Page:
Managing Negative Online Reviews from Patients
March 9, 2022
Reading time: 3 minutes
The internet and social media have fundamentally changed the ways in which healthcare consumers gather and exchange information. More and more, patients are going online to research health information, find providers, and comment about their positive and negative healthcare experiences.
Although managing unfavorable reviews can present challenges and pitfalls, various risk management strategies can help Oral & Maxillofacial Surgeons (OMS) navigate these situations.1
Implementing strategies to improve patient comprehension can help OMS provide optimum care for patients who have LEP and reduce the risk of misunderstandings that could potentially lead to adverse outcomes.
- As part of your organization’s communication and social media policies, develop a strategy for interacting with patients online, including responding to both positive and negative online reviews.
- Designate an appropriate individual to monitor the organization’s online presence as well as online reviews and comments about individual providers.
- Explore the possibility of using online alerts and other technology solutions to monitor feedback about your organization and to assist with reputation management for the organization and its providers.
- Develop scripted language to respond to negative online reviews. The language should emphasize the organization’s commitment to high-quality patient care and satisfaction and should encourage individuals who have concerns to contact the office directly.
- Be vigilant about federal and state privacy regulations, and ensure that anyone responding to online patient reviews understands the obligation to protect patient privacy and confidentiality.
- In each circumstance, consider the best approach for handling the online review. Options might include (a) not responding at all, (b) responding online in a professional manner, or (c) contacting a known patient directly to address his/her concerns.
- When responding to negative reviews, avoid sounding defensive, making excuses, or criticizing the patient in any way. Under no circumstance should a provider or staff member engage in online arguments or behavior that might be considered threatening or unprofessional.
- Reinforce the importance of treating all patients with dignity, courtesy, and respect, and establish the expectation that all providers and staff members exhibit professionalism during both in-person and online interactions.
- View online reviews as a learning opportunity for both providers and staff. Evaluate positive and negative reviews, and discuss how the organization can build on quality improvement processes.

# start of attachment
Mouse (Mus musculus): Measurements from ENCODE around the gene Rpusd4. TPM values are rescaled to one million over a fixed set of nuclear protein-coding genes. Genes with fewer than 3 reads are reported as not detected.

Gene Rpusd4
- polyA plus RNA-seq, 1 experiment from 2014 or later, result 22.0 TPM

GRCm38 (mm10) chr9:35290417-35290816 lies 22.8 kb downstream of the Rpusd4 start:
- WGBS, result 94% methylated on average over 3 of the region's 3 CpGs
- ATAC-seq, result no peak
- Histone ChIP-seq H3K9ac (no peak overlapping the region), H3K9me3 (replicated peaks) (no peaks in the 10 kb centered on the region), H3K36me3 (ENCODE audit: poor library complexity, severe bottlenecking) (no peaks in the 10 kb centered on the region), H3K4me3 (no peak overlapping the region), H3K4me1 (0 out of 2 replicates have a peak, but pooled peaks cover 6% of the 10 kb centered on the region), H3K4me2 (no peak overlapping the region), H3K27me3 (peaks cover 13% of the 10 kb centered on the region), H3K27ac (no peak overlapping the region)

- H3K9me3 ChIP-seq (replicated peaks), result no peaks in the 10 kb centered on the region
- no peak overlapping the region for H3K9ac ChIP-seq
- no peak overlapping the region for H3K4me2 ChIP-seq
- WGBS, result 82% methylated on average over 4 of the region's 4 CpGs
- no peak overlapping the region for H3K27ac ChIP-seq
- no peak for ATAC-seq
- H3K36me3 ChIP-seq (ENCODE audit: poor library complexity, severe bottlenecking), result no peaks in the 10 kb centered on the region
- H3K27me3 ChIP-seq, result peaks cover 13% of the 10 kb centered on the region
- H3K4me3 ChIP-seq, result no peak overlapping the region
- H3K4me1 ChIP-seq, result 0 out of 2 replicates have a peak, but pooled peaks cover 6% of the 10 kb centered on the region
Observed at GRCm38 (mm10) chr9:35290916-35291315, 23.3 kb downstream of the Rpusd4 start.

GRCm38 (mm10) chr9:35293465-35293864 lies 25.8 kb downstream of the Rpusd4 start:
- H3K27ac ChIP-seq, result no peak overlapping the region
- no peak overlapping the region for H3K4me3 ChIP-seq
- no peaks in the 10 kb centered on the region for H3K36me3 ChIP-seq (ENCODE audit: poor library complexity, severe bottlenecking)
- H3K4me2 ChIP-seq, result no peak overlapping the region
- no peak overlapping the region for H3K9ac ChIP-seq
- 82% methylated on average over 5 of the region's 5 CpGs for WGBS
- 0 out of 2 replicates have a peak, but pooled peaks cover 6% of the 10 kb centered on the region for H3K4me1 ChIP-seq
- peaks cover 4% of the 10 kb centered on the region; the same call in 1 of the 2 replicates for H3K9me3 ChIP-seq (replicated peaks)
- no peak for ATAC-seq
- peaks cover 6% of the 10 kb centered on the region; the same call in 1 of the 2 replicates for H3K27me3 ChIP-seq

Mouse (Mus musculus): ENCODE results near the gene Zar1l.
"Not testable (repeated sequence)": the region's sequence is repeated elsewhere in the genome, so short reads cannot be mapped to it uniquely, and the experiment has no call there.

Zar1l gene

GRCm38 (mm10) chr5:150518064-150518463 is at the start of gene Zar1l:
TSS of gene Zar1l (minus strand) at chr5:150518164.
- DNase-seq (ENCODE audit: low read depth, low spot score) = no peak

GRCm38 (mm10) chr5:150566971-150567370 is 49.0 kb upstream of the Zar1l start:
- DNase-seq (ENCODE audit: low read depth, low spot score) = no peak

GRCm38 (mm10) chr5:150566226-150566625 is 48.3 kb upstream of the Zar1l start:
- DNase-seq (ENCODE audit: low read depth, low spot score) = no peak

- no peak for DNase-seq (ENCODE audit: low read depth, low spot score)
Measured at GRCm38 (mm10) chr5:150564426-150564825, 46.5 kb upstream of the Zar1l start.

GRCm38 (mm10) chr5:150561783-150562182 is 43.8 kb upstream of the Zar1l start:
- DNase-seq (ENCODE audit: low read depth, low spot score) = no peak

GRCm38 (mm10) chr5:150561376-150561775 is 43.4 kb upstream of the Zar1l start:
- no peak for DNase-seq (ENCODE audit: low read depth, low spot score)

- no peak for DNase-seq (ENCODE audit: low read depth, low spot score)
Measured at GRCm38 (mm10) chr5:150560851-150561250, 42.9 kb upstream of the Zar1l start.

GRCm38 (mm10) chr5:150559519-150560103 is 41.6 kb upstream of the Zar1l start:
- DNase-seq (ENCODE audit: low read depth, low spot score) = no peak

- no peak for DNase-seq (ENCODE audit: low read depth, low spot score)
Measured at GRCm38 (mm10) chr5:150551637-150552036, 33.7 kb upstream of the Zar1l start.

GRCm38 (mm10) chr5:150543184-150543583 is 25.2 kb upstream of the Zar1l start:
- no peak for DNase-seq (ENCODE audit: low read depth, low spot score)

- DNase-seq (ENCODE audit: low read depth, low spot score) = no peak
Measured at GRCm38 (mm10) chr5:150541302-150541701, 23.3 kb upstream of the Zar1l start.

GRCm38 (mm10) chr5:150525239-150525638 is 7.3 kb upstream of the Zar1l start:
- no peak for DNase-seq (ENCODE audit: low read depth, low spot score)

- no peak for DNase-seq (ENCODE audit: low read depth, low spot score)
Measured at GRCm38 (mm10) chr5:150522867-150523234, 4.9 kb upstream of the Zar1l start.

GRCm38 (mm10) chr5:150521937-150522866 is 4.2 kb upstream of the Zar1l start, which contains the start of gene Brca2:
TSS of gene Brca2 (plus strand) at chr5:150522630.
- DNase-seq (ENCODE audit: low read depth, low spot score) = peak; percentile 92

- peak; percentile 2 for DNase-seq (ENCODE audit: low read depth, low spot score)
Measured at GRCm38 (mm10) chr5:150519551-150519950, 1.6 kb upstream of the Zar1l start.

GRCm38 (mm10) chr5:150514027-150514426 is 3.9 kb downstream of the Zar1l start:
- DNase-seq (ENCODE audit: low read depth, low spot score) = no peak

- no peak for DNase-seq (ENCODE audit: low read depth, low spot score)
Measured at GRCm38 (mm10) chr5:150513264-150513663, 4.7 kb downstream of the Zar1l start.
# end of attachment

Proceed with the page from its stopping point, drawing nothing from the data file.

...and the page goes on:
- Encourage trusted, satisfied patients to post online reviews. Reviews that discuss positive experiences with the organization and its providers will help counteract negative reviews.
- Devise a plan for how your organization can use social media to build a positive online presence and share its mission. Doing so can help build your online reputation and offset potentially negative feedback.
- Consult legal counsel or consider contacting a review site’s webmaster if a patient posts information that is false or defamatory.
- Adler, E. L. (2016, September 21). How not to respond to bad patient reviews online. Physicians Practice. Retrieved from www.physicianspractice.com/marketing/how-not-respond-bad-patient-reviews-online; Chauhan, M. K. (2016, December 18). Managing patient online reviews can make a difference. Physicians Practice. Retrieved from www.physicianspractice.com/blog/managing-patient-online-reviews-can-make-difference; Cryts, A. (2016, December 1). Docs, ignore millennials’ online reviews at your peril. FierceHealthcare. Retrieved from www.fiercehealthcare.com/practices/docs-ignore-millennials-online-reviews-at-your-peril; Kropf, S. (2015, May 8). Responding to negative online patient reviews: 7 tips. Physicians Practice. Retrieved from www.physicianspractice.com/blog/responding-negativeonline-patient-reviews-7-tips; Segel, R. (2017, January 4). Dissed by unhappy patients? Here’s what to do. MedPage Today. Retrieved from www.medpagetoday.com/PracticeManagement/PracticeManagement/62349; Weber, S. (2015, December 14). How to: Deal with negative online reviews. Physicians Practice. Retrieved from www.physicianspractice.com/marketing/how-to-deal-with-negative-online-reviews
Additional Risk content
In this real-life case study, you'll see how an oral and maxillofacial surgeon's decision to prescribe an unnecessary antibiotic—due his patient's insistence—led to a malpractice lawsuit.
In this real-life case study, you'll see how an oral and maxillofacial surgeon's laxity over his patient's lesion led to a severe diagnosis—and a malpractice lawsuit
In this real-life case study, you'll see how a dentist's lack of informed consent and an oral surgeon's hasty record-entry led to post-operative complications — and a malpractice lawsuit.
This document should not be construed as medical or legal advice and should not be construed as rules or establishing a standard of care. Because the facts applicable to your situation may vary, or the laws applicable in your jurisdiction may differ, please contact your attorney or other professional advisors if you have any questions related to your legal or medical obligations or rights, state or federal laws, contract interpretation, or other legal questions.
MedPro Group is the marketing name used to refer to the insurance operations of The Medical Protective Company, Princeton Insurance Company, PLICO, Inc. and MedPro RRG Risk Retention Group. All insurance products are underwritten and administered by these and other Berkshire Hathaway affiliates, including National Fire & Marine Insurance Company. Product availability is based upon business and/or regulatory approval and/or may differ among companies.
© 2023 MedPro Group Inc. All rights reserved.